Description image

Watch a Video Analysis of the Signature Shots of Kubrick, Tarantino, and Wes Anderson

It’s no secret that many directors have “signature shots,” or shots that they tend to use (or even overuse) in their films. Vimeo user kogonada has edited together three brilliant mashups of some of the signature shots of Stanley Kubrick, Quentin Tarantino, and Wes Anderson. As a community of filmmakers, I think we can all agree there is something to be learned from how the greats make use of these shots. Hit the jump for the first video, which shows Kubrick’s use of the One-Point Perspective:

The One-point Perspective is basically where all planes on a composition have the same vanishing point. I find the graph at the beginning to be particularly helpful in illustrating this. (Brief aside: I’m very into kogonada’s editing in this piece as well, nailed several beats, great work!)

Forrest Wickman of Slate points out:

As the video highlights, Kubrick also tended to place his subjects right over that vanishing point, dead-center in the frame, making any symmetry (especially in creepy twins) particularly striking.

Here are two other of kogonada’s videos. The first is Tarantino // From Below:

I can see this shot being indicative of Tarantino’s work on the whole. His films usually feature revenge themes, and at some point you’re going to see the hero finally giving the notorious villain his/her come-uppins. Is that a word? PATENT PENDING.

Now let’s look at Wes Anderson // From Above:

I think when you look at this video, not only do you get a sense of another Anderson trope — his signature color scheme — but you get a feeling that his movies convey a “day in the life” kind of theme (which they usually do). Of course — as previously pointed out on NoFilmSchool — that’s just my take on his themes.

Though my personal body of work is largely short film-based, I have to admit that I can see certain tropes coming out of them as well. For example, every film I make tends to make large use of the jump cut, as well as the match cut, for transitioning — call me a product of the internet age’s short attention span. I have to admit that when others point these things out to me, it feels oddly embarrassing — like I’m somehow being less original with each piece, but looking at these videos, it’s great to see I’m in good company for having a cinematic style.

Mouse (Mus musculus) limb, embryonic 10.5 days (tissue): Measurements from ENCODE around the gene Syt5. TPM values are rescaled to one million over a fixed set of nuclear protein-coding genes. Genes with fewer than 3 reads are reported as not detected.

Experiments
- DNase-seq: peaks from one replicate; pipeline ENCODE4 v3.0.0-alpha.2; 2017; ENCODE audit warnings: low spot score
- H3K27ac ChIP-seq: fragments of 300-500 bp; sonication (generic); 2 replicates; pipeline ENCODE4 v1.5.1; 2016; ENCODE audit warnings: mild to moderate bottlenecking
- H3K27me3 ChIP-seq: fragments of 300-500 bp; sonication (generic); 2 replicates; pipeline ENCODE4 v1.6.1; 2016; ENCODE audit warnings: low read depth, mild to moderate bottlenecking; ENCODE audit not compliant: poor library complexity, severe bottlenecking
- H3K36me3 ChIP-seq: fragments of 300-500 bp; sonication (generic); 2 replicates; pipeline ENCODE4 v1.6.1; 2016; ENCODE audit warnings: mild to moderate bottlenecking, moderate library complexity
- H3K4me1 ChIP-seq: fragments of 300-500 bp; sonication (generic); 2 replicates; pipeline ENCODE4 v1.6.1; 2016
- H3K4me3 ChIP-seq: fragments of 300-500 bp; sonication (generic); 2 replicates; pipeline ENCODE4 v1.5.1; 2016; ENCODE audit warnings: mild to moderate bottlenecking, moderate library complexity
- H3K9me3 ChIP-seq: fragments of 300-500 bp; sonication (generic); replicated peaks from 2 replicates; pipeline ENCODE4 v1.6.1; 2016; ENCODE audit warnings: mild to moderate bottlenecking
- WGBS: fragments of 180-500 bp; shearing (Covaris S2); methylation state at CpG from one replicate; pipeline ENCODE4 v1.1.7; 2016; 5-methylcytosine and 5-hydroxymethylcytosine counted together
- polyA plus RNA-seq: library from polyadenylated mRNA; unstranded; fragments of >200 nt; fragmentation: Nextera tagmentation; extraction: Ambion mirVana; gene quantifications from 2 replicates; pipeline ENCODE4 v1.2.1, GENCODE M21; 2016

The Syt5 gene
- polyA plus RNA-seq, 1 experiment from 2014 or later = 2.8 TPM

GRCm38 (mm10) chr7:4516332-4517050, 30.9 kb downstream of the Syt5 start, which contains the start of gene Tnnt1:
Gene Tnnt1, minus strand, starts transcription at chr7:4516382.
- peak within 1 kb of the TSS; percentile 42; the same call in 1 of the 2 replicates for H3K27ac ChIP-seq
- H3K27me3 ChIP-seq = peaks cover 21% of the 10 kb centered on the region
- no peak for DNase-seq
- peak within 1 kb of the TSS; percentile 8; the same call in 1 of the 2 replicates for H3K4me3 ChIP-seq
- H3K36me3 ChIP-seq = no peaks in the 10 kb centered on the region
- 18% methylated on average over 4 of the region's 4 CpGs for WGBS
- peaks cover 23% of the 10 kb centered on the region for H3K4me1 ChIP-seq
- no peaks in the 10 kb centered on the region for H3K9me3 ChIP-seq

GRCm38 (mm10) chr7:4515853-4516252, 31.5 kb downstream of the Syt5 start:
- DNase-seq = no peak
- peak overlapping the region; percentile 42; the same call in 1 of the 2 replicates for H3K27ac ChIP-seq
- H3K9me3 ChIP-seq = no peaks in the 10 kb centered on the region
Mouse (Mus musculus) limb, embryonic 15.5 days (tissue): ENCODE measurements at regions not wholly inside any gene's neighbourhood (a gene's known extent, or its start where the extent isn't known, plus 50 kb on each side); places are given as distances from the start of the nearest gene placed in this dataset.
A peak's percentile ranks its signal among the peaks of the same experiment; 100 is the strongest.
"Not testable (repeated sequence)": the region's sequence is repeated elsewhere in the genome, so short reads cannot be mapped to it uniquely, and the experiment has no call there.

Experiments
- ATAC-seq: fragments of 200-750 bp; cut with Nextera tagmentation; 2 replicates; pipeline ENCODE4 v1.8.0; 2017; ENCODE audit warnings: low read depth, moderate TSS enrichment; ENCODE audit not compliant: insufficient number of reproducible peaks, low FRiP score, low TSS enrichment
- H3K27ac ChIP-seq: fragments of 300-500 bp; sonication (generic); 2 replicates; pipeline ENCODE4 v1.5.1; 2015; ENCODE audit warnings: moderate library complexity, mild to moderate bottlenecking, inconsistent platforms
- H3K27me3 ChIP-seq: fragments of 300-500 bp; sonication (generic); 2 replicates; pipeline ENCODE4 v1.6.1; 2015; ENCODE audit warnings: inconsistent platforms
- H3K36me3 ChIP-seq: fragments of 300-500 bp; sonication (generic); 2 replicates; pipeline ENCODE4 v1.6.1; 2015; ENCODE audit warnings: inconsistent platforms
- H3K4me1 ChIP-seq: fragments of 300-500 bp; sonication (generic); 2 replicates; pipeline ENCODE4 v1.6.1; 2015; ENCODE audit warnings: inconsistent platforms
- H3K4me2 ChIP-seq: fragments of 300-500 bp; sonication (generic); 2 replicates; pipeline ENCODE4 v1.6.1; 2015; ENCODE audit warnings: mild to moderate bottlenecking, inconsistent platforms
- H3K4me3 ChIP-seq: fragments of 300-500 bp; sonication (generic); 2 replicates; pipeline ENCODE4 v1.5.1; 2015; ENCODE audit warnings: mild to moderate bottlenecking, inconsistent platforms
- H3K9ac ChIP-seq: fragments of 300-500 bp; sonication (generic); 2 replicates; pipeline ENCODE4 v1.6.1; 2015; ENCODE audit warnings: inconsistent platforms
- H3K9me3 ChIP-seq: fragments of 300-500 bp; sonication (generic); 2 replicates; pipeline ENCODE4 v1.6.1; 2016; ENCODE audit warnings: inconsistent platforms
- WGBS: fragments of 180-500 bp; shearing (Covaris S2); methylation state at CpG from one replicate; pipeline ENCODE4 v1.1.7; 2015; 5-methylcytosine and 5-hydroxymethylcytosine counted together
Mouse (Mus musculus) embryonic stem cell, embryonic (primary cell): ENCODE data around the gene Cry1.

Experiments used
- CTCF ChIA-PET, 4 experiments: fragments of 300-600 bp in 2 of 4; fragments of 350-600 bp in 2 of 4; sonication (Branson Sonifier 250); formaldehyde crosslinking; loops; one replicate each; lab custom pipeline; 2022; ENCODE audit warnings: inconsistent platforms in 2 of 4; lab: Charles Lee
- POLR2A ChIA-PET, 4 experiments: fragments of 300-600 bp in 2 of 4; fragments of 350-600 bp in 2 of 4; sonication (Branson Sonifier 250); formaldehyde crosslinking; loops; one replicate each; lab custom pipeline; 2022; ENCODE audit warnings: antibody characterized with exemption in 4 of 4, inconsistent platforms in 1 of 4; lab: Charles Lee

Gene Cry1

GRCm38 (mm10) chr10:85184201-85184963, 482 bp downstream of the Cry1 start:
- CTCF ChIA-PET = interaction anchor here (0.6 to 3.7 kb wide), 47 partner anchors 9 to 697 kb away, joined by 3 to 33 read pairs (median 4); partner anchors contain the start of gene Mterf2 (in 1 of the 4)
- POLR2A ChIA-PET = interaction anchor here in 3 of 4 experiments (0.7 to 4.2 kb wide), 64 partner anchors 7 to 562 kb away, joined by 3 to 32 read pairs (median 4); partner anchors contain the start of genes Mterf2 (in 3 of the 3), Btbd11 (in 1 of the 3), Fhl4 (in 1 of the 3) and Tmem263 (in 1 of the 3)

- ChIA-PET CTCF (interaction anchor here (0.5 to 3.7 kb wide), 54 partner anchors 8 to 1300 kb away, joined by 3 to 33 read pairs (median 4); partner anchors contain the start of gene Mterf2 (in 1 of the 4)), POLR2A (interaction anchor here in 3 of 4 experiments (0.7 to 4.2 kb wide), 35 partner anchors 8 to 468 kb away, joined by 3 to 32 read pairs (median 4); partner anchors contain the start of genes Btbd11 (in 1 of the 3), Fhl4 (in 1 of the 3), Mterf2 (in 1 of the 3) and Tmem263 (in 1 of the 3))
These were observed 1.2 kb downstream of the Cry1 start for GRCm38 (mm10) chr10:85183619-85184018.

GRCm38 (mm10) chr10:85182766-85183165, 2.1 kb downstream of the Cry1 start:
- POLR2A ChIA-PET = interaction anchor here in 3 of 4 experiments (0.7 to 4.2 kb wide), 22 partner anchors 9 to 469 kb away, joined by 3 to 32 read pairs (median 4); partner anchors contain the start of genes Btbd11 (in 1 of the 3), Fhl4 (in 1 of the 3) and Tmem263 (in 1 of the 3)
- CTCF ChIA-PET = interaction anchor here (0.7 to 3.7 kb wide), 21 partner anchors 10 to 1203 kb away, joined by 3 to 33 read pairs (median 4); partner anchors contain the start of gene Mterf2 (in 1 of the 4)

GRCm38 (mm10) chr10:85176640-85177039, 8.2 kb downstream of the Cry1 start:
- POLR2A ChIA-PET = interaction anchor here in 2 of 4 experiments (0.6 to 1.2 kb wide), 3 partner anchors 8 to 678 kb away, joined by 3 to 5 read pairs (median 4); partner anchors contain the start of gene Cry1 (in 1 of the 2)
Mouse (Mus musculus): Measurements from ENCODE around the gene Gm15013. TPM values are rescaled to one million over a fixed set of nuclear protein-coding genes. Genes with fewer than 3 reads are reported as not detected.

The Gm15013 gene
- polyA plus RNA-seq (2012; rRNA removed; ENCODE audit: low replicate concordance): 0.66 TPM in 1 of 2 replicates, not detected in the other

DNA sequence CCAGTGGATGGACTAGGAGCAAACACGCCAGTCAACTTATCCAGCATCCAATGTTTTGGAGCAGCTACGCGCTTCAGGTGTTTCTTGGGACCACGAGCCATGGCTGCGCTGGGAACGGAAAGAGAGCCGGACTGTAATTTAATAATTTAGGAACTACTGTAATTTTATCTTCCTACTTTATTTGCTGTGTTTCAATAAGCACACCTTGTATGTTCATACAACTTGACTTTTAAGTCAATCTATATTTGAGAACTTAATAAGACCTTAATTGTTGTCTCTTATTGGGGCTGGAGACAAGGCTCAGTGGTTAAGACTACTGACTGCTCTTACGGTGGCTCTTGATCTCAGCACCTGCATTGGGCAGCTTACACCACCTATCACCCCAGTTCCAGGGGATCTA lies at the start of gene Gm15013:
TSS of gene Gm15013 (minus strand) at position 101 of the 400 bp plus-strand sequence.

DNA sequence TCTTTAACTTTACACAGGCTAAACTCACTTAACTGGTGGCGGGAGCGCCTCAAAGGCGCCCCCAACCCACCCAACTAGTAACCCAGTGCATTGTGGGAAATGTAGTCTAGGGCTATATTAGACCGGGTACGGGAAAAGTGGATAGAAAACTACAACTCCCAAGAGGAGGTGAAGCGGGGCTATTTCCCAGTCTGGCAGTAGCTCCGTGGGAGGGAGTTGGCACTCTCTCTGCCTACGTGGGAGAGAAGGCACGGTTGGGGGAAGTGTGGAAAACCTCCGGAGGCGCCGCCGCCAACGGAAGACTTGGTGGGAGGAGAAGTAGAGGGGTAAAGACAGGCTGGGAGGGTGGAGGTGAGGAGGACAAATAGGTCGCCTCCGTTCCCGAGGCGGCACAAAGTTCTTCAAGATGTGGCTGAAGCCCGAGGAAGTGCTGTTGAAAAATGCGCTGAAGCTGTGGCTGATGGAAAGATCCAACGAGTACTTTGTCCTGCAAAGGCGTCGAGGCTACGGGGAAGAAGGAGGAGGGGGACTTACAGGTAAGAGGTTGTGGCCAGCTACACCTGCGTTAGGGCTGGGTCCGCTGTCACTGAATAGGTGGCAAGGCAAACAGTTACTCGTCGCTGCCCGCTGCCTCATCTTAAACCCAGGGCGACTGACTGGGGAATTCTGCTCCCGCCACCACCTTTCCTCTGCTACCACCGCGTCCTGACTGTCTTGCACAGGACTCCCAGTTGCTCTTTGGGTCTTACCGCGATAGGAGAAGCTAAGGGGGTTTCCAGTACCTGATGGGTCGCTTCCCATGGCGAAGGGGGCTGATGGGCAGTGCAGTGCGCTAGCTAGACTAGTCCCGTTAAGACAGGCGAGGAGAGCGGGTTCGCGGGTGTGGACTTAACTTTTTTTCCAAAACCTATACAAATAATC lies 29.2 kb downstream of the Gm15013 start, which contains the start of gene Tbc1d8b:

What kinds of shots or other cinematic devices do you find yourself using? Is there something you make a conscious effort to include in all of your work?

Link: Slate – Tunnel Vision: Kubrick’s Favorite Composition Gets Its Own Supercut


We’re all here for the same reason: to better ourselves as writers, directors, cinematographers, producers, photographers... whatever our creative pursuit. Criticism is valuable as long as it is constructive, but personal attacks are grounds for deletion; you don't have to agree with us to learn something. We’re all here to help each other, so thank you for adding to the conversation!

Description image 28 COMMENTS

  • Awesome! I would love to see a video on David Fincher’s use of single frame inserts.

  • I think thats why I love most of kubrick movies because of this view and intensity of his movies it draws u in to watch I think sort of like a pov and the lenses used give it more the anamorphic pushes it more to the extreme view to great clips

    • Daniel Mimura on 09.23.12 @ 8:24PM

      Kubrick, I don’t think, has ever used the anamorphic format.

      Lots of super-wide angle stuff though…

  • In documentary a jump cut is a very honest, authentic cut that does not pretend that ‘realism’ is anything more than a style.

  • Really nice,

    another great compilation from breaking bad:

  • Ozu Yasujiro’s frames within frames and so called “pillow shots” also merit some attention. I also love Ozu’s editing. He too shows a preference for Match shots to and is often willing to break the 180 degree rule to get them.